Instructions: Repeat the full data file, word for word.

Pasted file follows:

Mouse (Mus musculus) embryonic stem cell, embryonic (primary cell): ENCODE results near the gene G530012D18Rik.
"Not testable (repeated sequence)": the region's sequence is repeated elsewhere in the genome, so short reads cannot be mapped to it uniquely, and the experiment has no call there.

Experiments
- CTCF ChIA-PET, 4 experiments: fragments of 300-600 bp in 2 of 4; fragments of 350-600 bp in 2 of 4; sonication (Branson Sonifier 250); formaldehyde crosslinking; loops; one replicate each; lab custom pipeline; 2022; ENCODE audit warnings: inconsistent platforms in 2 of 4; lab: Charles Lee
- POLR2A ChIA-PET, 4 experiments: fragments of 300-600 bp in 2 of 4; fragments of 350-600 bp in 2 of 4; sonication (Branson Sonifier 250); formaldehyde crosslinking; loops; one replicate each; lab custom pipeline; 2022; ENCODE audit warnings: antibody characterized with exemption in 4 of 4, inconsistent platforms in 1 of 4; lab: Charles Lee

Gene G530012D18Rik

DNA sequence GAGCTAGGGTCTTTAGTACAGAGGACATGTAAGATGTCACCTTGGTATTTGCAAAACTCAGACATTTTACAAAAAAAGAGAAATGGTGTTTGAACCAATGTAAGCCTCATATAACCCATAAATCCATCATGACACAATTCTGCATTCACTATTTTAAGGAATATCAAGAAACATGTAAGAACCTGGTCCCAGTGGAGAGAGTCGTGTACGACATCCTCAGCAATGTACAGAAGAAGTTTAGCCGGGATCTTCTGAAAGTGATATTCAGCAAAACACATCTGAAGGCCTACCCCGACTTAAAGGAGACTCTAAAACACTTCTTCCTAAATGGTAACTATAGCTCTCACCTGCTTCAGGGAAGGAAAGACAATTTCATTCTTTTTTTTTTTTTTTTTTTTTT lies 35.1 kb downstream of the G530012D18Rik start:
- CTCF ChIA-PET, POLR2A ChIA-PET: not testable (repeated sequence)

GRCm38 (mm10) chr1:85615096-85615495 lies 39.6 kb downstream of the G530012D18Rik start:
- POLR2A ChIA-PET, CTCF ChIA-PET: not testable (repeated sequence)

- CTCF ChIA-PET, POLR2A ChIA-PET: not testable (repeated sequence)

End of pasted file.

Mouse (Mus musculus) embryonic stem cell, embryonic (primary cell): ENCODE results near the gene G530012D18Rik.
"Not testable (repeated sequence)": the region's sequence is repeated elsewhere in the genome, so short reads cannot be mapped to it uniquely, and the experiment has no call there.

Experiments
- CTCF ChIA-PET, 4 experiments: fragments of 300-600 bp in 2 of 4; fragments of 350-600 bp in 2 of 4; sonication (Branson Sonifier 250); formaldehyde crosslinking; loops; one replicate each; lab custom pipeline; 2022; ENCODE audit warnings: inconsistent platforms in 2 of 4; lab: Charles Lee
- POLR2A ChIA-PET, 4 experiments: fragments of 300-600 bp in 2 of 4; fragments of 350-600 bp in 2 of 4; sonication (Branson Sonifier 250); formaldehyde crosslinking; loops; one replicate each; lab custom pipeline; 2022; ENCODE audit warnings: antibody characterized with exemption in 4 of 4, inconsistent platforms in 1 of 4; lab: Charles Lee

Gene G530012D18Rik

DNA sequence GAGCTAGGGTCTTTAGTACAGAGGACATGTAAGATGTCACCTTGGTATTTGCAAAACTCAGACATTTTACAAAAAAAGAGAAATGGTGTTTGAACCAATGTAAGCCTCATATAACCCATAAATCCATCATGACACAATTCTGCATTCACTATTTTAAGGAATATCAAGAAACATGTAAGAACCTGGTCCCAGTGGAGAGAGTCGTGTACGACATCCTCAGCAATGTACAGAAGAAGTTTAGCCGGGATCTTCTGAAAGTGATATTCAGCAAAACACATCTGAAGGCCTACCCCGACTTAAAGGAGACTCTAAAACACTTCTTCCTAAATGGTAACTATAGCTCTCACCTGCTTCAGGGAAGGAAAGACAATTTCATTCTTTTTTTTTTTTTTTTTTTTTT lies 35.1 kb downstream of the G530012D18Rik start:
- CTCF ChIA-PET, POLR2A ChIA-PET: not testable (repeated sequence)

GRCm38 (mm10) chr1:85615096-85615495 lies 39.6 kb downstream of the G530012D18Rik start:
- POLR2A ChIA-PET, CTCF ChIA-PET: not testable (repeated sequence)

- CTCF ChIA-PET, POLR2A ChIA-PET: not testable (repeated sequence)